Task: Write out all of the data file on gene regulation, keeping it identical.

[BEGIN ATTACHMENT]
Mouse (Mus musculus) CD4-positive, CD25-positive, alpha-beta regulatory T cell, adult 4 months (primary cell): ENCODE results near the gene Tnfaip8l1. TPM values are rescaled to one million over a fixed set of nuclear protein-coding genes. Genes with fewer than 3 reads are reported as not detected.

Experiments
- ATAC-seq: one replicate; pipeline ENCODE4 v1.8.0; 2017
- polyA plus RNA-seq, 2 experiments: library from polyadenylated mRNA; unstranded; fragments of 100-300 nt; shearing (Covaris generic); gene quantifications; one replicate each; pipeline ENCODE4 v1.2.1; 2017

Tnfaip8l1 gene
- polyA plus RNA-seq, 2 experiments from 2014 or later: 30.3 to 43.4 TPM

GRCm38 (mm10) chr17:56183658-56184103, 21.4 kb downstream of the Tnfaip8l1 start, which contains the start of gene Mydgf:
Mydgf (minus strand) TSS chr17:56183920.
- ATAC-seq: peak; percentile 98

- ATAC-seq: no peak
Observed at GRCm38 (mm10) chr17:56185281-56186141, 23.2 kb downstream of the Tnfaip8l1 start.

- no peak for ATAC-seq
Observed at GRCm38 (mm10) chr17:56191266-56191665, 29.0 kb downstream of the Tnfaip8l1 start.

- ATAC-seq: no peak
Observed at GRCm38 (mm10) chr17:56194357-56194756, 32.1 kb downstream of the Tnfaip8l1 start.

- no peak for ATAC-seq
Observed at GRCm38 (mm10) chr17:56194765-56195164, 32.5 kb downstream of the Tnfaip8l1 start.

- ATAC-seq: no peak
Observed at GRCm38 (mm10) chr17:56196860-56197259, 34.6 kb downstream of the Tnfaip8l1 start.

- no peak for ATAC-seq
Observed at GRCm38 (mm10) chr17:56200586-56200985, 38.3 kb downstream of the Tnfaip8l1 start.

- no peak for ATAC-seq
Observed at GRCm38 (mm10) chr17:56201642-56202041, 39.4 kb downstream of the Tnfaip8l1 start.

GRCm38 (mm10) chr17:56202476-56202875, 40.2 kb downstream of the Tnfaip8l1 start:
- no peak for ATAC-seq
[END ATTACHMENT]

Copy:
Mouse (Mus musculus) CD4-positive, CD25-positive, alpha-beta regulatory T cell, adult 4 months (primary cell): ENCODE results near the gene Tnfaip8l1. TPM values are rescaled to one million over a fixed set of nuclear protein-coding genes. Genes with fewer than 3 reads are reported as not detected.

Experiments
- ATAC-seq: one replicate; pipeline ENCODE4 v1.8.0; 2017
- polyA plus RNA-seq, 2 experiments: library from polyadenylated mRNA; unstranded; fragments of 100-300 nt; shearing (Covaris generic); gene quantifications; one replicate each; pipeline ENCODE4 v1.2.1; 2017

Tnfaip8l1 gene
- polyA plus RNA-seq, 2 experiments from 2014 or later: 30.3 to 43.4 TPM

GRCm38 (mm10) chr17:56183658-56184103, 21.4 kb downstream of the Tnfaip8l1 start, which contains the start of gene Mydgf:
Mydgf (minus strand) TSS chr17:56183920.
- ATAC-seq: peak; percentile 98

- ATAC-seq: no peak
Observed at GRCm38 (mm10) chr17:56185281-56186141, 23.2 kb downstream of the Tnfaip8l1 start.

- no peak for ATAC-seq
Observed at GRCm38 (mm10) chr17:56191266-56191665, 29.0 kb downstream of the Tnfaip8l1 start.

- ATAC-seq: no peak
Observed at GRCm38 (mm10) chr17:56194357-56194756, 32.1 kb downstream of the Tnfaip8l1 start.

- no peak for ATAC-seq
Observed at GRCm38 (mm10) chr17:56194765-56195164, 32.5 kb downstream of the Tnfaip8l1 start.

- ATAC-seq: no peak
Observed at GRCm38 (mm10) chr17:56196860-56197259, 34.6 kb downstream of the Tnfaip8l1 start.

- no peak for ATAC-seq
Observed at GRCm38 (mm10) chr17:56200586-56200985, 38.3 kb downstream of the Tnfaip8l1 start.

- no peak for ATAC-seq
Observed at GRCm38 (mm10) chr17:56201642-56202041, 39.4 kb downstream of the Tnfaip8l1 start.

GRCm38 (mm10) chr17:56202476-56202875, 40.2 kb downstream of the Tnfaip8l1 start:
- no peak for ATAC-seq